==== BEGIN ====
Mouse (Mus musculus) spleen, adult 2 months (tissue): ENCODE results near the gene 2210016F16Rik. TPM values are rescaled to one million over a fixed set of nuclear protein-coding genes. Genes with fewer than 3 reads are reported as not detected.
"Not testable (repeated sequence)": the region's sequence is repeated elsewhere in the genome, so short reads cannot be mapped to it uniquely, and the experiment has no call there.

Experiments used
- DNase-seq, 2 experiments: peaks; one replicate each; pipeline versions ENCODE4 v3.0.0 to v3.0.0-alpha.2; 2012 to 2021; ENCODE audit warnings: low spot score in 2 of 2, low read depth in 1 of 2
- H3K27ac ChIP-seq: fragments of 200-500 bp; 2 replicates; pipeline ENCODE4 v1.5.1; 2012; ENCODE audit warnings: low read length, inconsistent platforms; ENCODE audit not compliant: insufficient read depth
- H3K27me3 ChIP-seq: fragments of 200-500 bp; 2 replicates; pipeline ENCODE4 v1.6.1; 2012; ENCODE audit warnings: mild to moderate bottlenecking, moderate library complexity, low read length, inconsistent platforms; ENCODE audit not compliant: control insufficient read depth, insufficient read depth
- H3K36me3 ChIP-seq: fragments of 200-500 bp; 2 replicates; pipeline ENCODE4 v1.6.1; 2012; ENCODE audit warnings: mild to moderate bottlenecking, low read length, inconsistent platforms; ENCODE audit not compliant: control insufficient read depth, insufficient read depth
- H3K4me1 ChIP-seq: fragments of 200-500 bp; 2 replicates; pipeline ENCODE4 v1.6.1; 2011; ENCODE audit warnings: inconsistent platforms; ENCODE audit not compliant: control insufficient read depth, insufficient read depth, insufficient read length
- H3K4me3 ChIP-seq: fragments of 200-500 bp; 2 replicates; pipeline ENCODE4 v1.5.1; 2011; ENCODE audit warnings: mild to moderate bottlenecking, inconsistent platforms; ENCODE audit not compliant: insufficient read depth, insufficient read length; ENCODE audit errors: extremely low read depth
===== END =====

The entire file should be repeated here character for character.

Mouse (Mus musculus) spleen, adult 2 months (tissue): ENCODE results near the gene 2210016F16Rik. TPM values are rescaled to one million over a fixed set of nuclear protein-coding genes. Genes with fewer than 3 reads are reported as not detected.
"Not testable (repeated sequence)": the region's sequence is repeated elsewhere in the genome, so short reads cannot be mapped to it uniquely, and the experiment has no call there.

Experiments used
- DNase-seq, 2 experiments: peaks; one replicate each; pipeline versions ENCODE4 v3.0.0 to v3.0.0-alpha.2; 2012 to 2021; ENCODE audit warnings: low spot score in 2 of 2, low read depth in 1 of 2
- H3K27ac ChIP-seq: fragments of 200-500 bp; 2 replicates; pipeline ENCODE4 v1.5.1; 2012; ENCODE audit warnings: low read length, inconsistent platforms; ENCODE audit not compliant: insufficient read depth
- H3K27me3 ChIP-seq: fragments of 200-500 bp; 2 replicates; pipeline ENCODE4 v1.6.1; 2012; ENCODE audit warnings: mild to moderate bottlenecking, moderate library complexity, low read length, inconsistent platforms; ENCODE audit not compliant: control insufficient read depth, insufficient read depth
- H3K36me3 ChIP-seq: fragments of 200-500 bp; 2 replicates; pipeline ENCODE4 v1.6.1; 2012; ENCODE audit warnings: mild to moderate bottlenecking, low read length, inconsistent platforms; ENCODE audit not compliant: control insufficient read depth, insufficient read depth
- H3K4me1 ChIP-seq: fragments of 200-500 bp; 2 replicates; pipeline ENCODE4 v1.6.1; 2011; ENCODE audit warnings: inconsistent platforms; ENCODE audit not compliant: control insufficient read depth, insufficient read depth, insufficient read length
- H3K4me3 ChIP-seq: fragments of 200-500 bp; 2 replicates; pipeline ENCODE4 v1.5.1; 2011; ENCODE audit warnings: mild to moderate bottlenecking, inconsistent platforms; ENCODE audit not compliant: insufficient read depth, insufficient read length; ENCODE audit errors: extremely low read depth